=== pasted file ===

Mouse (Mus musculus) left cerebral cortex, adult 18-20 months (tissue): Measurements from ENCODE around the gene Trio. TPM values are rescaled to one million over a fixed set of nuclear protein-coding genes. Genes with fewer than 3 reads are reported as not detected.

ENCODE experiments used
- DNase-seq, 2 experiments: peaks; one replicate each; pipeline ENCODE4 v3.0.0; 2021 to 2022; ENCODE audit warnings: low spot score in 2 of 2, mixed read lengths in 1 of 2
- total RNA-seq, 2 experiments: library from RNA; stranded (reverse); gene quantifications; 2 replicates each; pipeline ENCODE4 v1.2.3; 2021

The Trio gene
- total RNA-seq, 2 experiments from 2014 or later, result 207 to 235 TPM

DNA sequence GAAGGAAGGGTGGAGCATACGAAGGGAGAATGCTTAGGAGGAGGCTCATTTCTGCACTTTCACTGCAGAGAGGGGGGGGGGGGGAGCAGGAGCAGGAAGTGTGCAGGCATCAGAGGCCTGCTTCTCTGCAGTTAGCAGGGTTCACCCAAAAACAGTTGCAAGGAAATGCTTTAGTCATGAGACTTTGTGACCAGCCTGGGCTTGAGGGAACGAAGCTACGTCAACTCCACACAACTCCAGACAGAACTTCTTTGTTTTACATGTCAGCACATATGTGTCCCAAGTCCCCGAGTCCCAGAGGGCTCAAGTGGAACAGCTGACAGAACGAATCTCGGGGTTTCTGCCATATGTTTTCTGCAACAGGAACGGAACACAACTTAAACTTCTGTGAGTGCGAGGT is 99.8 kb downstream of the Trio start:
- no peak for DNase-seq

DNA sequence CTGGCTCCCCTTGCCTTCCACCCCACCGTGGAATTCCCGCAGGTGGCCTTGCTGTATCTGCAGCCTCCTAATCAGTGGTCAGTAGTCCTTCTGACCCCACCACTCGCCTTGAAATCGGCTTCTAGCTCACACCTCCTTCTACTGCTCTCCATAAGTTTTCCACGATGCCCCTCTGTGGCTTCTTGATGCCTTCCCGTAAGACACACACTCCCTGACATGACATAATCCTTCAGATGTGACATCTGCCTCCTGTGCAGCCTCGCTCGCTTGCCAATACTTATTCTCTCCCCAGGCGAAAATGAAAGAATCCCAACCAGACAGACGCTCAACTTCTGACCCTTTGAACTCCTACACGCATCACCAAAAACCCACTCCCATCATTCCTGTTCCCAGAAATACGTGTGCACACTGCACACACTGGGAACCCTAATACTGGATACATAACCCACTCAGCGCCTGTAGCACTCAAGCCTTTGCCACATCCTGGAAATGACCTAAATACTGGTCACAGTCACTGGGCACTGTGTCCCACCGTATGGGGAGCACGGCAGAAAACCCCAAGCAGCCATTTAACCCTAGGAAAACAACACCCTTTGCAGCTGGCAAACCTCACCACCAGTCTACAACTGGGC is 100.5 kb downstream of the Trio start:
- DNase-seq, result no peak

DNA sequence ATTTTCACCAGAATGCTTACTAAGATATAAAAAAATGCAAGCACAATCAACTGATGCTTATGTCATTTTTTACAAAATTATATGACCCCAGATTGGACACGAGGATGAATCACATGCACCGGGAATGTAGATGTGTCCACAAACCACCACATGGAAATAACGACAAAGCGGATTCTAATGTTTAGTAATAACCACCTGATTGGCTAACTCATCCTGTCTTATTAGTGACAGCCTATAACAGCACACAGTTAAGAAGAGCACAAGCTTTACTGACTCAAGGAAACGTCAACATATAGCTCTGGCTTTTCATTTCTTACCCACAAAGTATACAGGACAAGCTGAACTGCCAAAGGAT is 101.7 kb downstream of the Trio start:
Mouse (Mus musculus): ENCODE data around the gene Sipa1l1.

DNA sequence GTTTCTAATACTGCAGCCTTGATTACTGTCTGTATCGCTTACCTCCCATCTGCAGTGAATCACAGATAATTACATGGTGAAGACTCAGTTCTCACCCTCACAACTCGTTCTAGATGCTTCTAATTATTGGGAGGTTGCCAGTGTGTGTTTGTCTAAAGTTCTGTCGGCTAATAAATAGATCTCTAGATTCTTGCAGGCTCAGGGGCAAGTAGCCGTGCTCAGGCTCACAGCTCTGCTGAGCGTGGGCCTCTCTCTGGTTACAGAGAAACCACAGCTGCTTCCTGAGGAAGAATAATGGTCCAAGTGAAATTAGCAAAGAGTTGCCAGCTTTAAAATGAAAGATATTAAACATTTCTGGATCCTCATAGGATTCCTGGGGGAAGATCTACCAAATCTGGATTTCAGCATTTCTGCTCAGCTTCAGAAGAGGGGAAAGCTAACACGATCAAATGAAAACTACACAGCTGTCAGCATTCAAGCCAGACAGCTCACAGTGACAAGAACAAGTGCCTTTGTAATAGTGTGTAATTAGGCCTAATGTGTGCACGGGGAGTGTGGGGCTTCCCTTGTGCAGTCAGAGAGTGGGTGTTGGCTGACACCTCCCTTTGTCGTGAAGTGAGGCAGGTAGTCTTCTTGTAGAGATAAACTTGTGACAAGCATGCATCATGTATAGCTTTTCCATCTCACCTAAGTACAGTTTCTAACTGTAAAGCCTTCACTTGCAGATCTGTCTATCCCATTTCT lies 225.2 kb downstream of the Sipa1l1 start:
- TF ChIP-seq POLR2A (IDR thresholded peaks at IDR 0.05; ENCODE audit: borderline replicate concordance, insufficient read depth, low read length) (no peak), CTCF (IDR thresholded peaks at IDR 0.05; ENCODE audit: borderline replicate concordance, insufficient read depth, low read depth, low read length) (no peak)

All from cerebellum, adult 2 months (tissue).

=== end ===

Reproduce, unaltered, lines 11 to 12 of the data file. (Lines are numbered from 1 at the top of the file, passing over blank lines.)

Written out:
DNA sequence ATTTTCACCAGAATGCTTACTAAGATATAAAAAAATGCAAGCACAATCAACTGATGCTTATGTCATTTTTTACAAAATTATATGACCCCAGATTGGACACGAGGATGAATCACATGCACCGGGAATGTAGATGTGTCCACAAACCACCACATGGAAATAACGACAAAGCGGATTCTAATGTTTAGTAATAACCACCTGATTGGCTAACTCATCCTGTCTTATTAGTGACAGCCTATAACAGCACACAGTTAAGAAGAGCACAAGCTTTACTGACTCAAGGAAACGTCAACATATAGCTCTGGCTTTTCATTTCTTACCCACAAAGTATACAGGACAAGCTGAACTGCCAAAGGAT is 101.7 kb downstream of the Trio start:
Mouse (Mus musculus): ENCODE data around the gene Sipa1l1.